On Monday, Apple pledged $2.5 billion to improve housing affordability and availability in California. But experts says political will, rather than money, will determine whether California can address its housing crisis. Apple's pledge follows similar moves by companies Google, Facebook, and Microsoft. But experts warn a one-time investment cannot overcome existing zoning roadblocks in California, where ideal swathes of undeveloped land are already zoned for commercial projects. Some also wonder whether Apple's pledge to assist first-time homebuyers will help only a small group of people, while neglecting to help renters and anyone who does not receive financial assistance.

Read more  here .
Toronto Prioritizes Public Interest in its Relationship with Big Tech
Last week, a Toronto court determined that Sidewalk Labs cannot develop beyond the twelve acres originally allotted to it as it hoped to do. Sidewalk Labs, a Google sister company, is proposing to build Quayside, in Toronto, a smart city from the ground up.  This is a "major victory" against Big Tech and for the city write University of Toronto's Shoshana Sax and Matti Siemiatycki in a New York Times op-ed, because it demonstrates the city of Toronto is not abandoning its responsibility to public interest as  it embraces urban innovation. The court ruling is considered a compromise as it allows Sidewalk Labs to proceed with the original plans, but prohibits expansion at this time and stipulates any data collected would be firmly under public, rather than company control.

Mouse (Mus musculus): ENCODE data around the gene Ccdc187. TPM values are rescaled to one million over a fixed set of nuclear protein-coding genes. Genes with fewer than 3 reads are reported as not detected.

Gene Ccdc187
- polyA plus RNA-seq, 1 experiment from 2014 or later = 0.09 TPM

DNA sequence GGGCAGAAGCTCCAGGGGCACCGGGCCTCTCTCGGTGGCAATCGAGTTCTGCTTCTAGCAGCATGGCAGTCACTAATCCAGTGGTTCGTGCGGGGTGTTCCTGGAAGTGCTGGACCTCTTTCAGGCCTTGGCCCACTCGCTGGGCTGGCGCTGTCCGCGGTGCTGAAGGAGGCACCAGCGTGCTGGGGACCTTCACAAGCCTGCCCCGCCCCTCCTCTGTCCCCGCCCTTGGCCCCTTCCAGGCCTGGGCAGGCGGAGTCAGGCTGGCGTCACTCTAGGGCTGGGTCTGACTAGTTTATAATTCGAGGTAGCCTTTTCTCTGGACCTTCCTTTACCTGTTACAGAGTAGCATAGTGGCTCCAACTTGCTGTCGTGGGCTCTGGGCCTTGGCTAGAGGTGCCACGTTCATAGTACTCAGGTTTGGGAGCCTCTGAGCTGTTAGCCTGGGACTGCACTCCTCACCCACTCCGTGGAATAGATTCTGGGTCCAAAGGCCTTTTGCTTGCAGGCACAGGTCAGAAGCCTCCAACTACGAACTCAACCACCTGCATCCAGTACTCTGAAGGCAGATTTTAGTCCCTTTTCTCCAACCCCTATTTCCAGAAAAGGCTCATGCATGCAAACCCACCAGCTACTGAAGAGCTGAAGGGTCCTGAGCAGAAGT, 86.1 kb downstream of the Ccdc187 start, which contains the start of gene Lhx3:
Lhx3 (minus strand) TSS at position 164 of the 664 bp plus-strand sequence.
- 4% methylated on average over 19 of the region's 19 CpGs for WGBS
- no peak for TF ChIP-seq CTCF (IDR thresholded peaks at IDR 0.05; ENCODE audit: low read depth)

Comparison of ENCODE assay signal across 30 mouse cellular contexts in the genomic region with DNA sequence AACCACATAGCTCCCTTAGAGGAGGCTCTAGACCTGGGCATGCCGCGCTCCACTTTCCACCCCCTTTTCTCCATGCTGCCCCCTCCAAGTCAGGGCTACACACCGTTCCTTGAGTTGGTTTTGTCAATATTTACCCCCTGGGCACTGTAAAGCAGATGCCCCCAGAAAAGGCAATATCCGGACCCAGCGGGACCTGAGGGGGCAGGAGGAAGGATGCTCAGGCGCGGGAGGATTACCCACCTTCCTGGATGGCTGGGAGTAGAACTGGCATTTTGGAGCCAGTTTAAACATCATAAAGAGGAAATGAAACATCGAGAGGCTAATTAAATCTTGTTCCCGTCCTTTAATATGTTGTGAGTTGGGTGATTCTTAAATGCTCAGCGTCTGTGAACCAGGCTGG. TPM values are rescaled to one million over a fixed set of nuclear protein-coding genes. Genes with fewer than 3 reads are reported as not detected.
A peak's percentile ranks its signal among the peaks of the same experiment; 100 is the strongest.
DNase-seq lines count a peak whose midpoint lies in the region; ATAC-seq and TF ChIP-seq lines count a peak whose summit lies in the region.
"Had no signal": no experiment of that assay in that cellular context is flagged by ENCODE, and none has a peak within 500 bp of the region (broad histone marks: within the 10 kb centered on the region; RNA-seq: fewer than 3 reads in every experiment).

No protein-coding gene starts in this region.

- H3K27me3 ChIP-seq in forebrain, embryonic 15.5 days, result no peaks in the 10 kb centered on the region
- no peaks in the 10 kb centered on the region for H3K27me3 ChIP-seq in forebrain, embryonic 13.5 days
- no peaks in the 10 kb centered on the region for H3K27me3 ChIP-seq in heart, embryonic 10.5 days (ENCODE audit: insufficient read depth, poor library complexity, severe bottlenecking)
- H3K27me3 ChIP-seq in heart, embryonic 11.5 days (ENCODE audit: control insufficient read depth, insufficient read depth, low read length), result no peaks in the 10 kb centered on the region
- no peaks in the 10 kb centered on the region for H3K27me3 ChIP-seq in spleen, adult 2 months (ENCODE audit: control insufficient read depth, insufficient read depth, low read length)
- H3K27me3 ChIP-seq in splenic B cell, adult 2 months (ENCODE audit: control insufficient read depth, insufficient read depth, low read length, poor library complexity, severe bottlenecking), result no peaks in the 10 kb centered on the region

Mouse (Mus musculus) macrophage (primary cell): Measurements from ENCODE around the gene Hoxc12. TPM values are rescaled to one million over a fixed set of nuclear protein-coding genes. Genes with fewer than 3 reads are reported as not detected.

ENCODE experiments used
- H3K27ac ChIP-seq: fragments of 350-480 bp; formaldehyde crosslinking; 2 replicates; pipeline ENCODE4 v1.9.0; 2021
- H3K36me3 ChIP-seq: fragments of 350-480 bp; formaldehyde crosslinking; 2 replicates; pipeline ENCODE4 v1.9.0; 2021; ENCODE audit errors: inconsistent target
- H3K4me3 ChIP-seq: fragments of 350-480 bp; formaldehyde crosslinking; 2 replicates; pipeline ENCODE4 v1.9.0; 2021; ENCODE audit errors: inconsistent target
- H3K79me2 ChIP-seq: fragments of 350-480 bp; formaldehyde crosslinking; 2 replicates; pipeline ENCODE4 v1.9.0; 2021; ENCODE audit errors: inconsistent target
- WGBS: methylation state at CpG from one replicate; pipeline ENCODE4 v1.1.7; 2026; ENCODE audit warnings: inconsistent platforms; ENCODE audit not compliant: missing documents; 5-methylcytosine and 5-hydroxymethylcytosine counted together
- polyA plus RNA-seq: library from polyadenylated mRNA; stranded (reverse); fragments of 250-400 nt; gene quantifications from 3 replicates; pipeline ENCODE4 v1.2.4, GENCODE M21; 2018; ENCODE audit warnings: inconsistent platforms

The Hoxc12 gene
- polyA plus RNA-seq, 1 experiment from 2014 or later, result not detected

Read more  here .
This Week in IHC Global Events:

World Cities Day: Better Cities, Better Lives

IHC Global was pleased to co-host the panel: "World Cities Day: Better Cities, Better Lives through Frontier Technology," with Dentons Smart Cities and Communities Think Tank and international urban expert Brian English. Read about it on our blog here

Community Screening of PUSH the Film

IHC Global was glad to have been able to bring a screening of "PUSH" the film to Washington, DC with Global Land Alliance. PUSH is part of a new movement called "The Shift," by the United Nations High Commission for Human Rights, United Nations Special Rapporteur on Housing, and United Cities and Local Governments to change the way the world thinks and interacts with housing and home. Read about The Shift 
National Association of Realtors 2019 Conference

IHC Global Senior Technical Advisor Steve Brown led a successful leadership training seminar at the NAR Conference in San Francisco on Thursday. Attendees were from places as diverse as Belgium, Ukraine, Panama, and Guam. Leadership training is a key component to promoting ethical real estate markets and transactions which in turn support property rights, economic empowerment, and economic growth.

This Week in Photos
  • Flooding in Bangui Displaces Tens of Thousands: Weeks of flooding have left tens of thousands of people homeless in the capital of Central African Republic 
  • Delhi's Toxic Sky: The government declared a public health emergency in the Indian capital.
In the News and Around the Web
  • Jakarta's Cemeteries Are Causing Conflict and Family Rifts: In overcrowded Jakarta, cemeteries are burying multiple people in spaces designated for one in an effort to address shortage of burial land. 
  • The U.S. Withdraws from International Climate Agreement: The United States officially informed the U.N. it will withdraw from the Paris Climate Accords.
  • Where Will the Top 10 Cities Be in 2035?:  Visualize projected GDP and population here
The India Gate pictured on a clear day (left) and earlier this week (right).
(Photo Credit: Sajjad Hussain / AFP / Getty)